Copyright underpins all our daily activities - it affects the way we listen to music, read, or watch news. It determines how we learn, work and express ourselves via social media, also when we use someone else’s creation and remix it into something new.
As we become more dependent on technology every day, the laws governing access to information and knowledge influence the way we take care of our personal health or access lifelong learning, too.
Copyright has been tailored to the analog reality many years ago, and it doesn’t fit the increasingly digital world. Its ongoing reform could be a chance to make life easier, work more productive and fun - well - more fun! Instead, the reform misses the right perspective on the future.
Take a look at how the copyright reform influences everybody’s tomorrow:
We live in an accelerating world and it is crucial to keep up with new knowledge at school, work and in everyday life. The response to that is lifelong learning: formal and informal education accessible anytime and anywhere.
If the copyright reform is adopted in the shape proposed by the European Commission, we will end up with a law that does not allow educators to use copyrighted materials without a license outside the classroom.
Today it would mean that a university teacher can freely stream a movie during classes or use a music video in an online course, but a library would need a permission or even pay for the use.
If in the future we will be able to design AI-based learning assistants, their usability will depend on the variety of knowledge, videos or music they can easily obtain without a license. If the copyright reform goes wrong, DigiTutor and other educational AI tools will become obsolete before they become reality.
As lives become more and more dependent on technology, technology becomes crucial for our self expression. In the future we will treat online services as essential to the way we create and connect with others.
If the copyright reform is adopted in the shape proposed by the European Commission, we will end up with upload filtering. This mechanism will allow internet platforms such as YouTube to use algorithms monitoring anything users upload and automatically block video, audio, pictures or text that include content copyrighted by someone else.
Today it would include memes, fan videos, music remixes, and many other stuff that we love and enjoy for private use, entertainment, parody or political commentary. By preventing these, upload filtering will affect creativity and freedom of expression.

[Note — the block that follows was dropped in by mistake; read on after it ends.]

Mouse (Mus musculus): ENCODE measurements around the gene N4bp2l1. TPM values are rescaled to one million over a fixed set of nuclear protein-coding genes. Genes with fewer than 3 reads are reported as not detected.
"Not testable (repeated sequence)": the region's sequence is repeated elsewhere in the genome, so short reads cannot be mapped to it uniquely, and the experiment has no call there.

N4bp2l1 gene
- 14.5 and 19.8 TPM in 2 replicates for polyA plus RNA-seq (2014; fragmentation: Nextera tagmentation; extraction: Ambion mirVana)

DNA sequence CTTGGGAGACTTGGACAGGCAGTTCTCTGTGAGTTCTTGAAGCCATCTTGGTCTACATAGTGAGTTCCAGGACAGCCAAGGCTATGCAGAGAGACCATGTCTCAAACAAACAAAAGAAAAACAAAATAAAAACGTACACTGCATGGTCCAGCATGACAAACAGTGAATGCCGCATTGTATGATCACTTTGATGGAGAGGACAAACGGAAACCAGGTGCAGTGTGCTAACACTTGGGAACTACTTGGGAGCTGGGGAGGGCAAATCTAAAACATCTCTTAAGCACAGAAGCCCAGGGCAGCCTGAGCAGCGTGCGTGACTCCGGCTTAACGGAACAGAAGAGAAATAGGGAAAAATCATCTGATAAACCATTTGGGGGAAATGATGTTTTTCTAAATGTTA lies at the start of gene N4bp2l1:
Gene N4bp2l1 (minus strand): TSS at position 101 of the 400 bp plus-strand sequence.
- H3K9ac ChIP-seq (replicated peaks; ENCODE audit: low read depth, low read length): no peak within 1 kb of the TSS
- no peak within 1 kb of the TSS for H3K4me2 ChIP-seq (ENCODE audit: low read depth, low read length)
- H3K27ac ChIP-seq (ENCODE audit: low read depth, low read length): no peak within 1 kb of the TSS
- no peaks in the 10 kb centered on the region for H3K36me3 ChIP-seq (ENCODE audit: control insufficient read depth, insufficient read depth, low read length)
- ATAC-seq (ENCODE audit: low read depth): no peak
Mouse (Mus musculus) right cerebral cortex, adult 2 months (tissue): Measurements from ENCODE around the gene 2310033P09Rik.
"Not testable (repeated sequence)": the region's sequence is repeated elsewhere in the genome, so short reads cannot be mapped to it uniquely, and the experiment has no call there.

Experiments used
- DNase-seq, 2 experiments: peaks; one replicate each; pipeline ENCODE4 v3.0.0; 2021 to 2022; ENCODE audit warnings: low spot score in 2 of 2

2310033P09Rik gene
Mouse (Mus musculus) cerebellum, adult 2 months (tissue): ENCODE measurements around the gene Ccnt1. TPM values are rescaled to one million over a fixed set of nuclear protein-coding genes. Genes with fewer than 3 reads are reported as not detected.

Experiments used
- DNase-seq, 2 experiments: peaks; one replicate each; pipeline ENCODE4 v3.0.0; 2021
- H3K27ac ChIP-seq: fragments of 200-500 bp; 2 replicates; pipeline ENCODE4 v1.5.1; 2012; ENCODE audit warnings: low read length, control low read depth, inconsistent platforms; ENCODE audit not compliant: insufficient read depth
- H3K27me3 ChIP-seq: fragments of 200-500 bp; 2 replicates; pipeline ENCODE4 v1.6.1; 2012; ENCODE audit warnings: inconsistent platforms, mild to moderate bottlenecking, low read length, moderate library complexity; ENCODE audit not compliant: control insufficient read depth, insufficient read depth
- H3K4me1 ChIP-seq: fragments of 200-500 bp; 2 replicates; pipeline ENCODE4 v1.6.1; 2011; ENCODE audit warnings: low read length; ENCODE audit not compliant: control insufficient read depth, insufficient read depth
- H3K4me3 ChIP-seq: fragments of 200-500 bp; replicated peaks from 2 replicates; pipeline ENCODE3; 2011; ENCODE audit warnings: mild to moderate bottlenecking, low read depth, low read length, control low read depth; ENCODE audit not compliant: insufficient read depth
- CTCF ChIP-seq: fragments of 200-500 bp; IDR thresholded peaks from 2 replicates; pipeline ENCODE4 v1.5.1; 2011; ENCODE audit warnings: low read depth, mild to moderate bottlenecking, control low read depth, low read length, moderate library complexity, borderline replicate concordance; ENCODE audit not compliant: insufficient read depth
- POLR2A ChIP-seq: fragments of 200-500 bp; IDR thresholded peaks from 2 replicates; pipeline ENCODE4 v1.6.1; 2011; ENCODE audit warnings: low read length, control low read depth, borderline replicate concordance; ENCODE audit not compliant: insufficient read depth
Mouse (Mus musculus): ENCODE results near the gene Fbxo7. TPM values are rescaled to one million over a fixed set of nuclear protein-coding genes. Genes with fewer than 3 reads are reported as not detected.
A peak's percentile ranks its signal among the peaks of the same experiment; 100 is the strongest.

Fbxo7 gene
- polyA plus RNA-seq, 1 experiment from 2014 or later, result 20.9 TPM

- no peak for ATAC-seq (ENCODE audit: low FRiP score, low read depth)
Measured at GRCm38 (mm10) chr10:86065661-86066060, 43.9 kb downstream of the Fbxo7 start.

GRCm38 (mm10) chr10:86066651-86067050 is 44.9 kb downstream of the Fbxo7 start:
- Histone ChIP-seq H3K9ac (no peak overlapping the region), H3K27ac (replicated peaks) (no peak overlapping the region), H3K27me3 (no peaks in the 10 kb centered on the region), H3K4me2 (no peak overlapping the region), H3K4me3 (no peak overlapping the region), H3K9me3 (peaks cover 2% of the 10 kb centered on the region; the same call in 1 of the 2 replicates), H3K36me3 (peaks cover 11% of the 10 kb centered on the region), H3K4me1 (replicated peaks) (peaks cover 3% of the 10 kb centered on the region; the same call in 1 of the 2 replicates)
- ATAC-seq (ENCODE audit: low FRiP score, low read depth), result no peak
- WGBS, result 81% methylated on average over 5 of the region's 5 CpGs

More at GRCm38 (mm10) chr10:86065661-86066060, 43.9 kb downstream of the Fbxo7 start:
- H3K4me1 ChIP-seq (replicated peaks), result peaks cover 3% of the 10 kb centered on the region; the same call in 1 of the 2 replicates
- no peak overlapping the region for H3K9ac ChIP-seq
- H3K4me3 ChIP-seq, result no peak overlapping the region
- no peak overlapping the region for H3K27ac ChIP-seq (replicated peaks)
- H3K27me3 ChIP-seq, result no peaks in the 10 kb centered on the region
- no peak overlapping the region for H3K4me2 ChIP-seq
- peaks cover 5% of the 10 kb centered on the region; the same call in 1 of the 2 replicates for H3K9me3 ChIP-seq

If in the future we will be able to digitize our experiences and create realistic interactions with digital versions of real objects, upload filtering could block them too. If the reform goes wrong, promising new devices such as DigiDermis will become obsolete before they become reality.
In a connected world, our opportunities increase vastly by reaching to the global market. We surf the internet without knowing how many times we cross national borders in our digital searches and online purchases. The potential for creating a more connected Europe is still largely untapped due to lack of a real digital single market.
If the copyright reform is adopted in the shape proposed by the European Commission, we will be stuck with copyright laws that are different in every EU country. We will continue to live in EU where books, movies, TV shows, music or scientific papers available online in one European country are often unavailable in others.
If in the future we invent shape-changing matter, designs for such matter available in one country will not work in another. Smart objects will simply fall apart as you cross state borders. DigiAtoms and other forms of intelligent matter will become obsolete before they become reality.
"A Future Not Made in the EU" is a project using speculative design methodology to tell the stories of the possible futures in the context of the copyright law reform which may thwart development of modern solutions in education, creativity, commerce, media and healthcare in the European Union.
Speculative design is an innovative design method that allows taking up future challenges with imaginative projections of products and services. We used this method to illustrate the future of copyright. The discussion on its reform is embedded in the present and becomes extremely technical. Through our project not only do we try to visualise the future of copyright but also inspire our imagination to exemplify bad consequences of the reform done wrong.
Centrum Cyfrowe is a think-and-do tank working at the intersection of technology, law, society and culture. We analyze and model ways in which citizens and their institutions fulfill their professional, civic and personal potential with opportunities provided through ICT. Our work produces qualitative research, policy and legal recommendations, roadmaps, manuals, and methodologies. We also coordinate activities of Creative Commons Poland. We are achieving better adjustment of both the system – policies and law – as well as of educational, research, civic and cultural institutions to the changing realities of the 21st century.
"A Future Not Made in the EU" is part of FUTURELAB, a project through which we look further into the future than in our other activities. In FUTURELAB, we are exploring ways of describing and understanding changes caused by new technologies. We are particularly interested in understanding the future as it is being shaped here in Poland. We work in interdisciplinary teams by inviting experts from a range of disciplines to cooperate with us - based on a belief that a complicated future can only be understood by combining our efforts.
Centrum Cyfrowe and other organizations work everyday to convince the European Commission
and the European Parliament to put the copyright reform on the right track.